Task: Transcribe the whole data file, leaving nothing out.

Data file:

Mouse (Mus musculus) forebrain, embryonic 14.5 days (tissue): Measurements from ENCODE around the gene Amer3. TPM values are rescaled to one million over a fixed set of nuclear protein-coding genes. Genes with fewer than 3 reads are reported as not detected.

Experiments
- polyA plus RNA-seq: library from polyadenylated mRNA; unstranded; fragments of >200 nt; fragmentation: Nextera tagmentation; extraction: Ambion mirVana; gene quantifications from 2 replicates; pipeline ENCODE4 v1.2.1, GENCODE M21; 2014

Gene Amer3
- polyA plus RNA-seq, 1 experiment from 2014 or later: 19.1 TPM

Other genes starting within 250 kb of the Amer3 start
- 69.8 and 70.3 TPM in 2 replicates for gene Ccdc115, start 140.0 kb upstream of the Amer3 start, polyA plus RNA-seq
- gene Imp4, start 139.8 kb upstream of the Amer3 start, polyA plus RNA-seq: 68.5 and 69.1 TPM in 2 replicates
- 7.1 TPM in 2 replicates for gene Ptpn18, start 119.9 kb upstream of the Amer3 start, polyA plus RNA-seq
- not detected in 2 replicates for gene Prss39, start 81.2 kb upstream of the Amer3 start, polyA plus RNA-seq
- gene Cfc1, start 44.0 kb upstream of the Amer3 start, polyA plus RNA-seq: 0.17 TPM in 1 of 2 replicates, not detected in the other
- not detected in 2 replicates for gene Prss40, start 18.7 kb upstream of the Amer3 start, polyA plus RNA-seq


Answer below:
Mouse (Mus musculus) forebrain, embryonic 14.5 days (tissue): Measurements from ENCODE around the gene Amer3. TPM values are rescaled to one million over a fixed set of nuclear protein-coding genes. Genes with fewer than 3 reads are reported as not detected.

Experiments
- polyA plus RNA-seq: library from polyadenylated mRNA; unstranded; fragments of >200 nt; fragmentation: Nextera tagmentation; extraction: Ambion mirVana; gene quantifications from 2 replicates; pipeline ENCODE4 v1.2.1, GENCODE M21; 2014

Gene Amer3
- polyA plus RNA-seq, 1 experiment from 2014 or later: 19.1 TPM

Other genes starting within 250 kb of the Amer3 start
- 69.8 and 70.3 TPM in 2 replicates for gene Ccdc115, start 140.0 kb upstream of the Amer3 start, polyA plus RNA-seq
- gene Imp4, start 139.8 kb upstream of the Amer3 start, polyA plus RNA-seq: 68.5 and 69.1 TPM in 2 replicates
- 7.1 TPM in 2 replicates for gene Ptpn18, start 119.9 kb upstream of the Amer3 start, polyA plus RNA-seq
- not detected in 2 replicates for gene Prss39, start 81.2 kb upstream of the Amer3 start, polyA plus RNA-seq
- gene Cfc1, start 44.0 kb upstream of the Amer3 start, polyA plus RNA-seq: 0.17 TPM in 1 of 2 replicates, not detected in the other
- not detected in 2 replicates for gene Prss40, start 18.7 kb upstream of the Amer3 start, polyA plus RNA-seq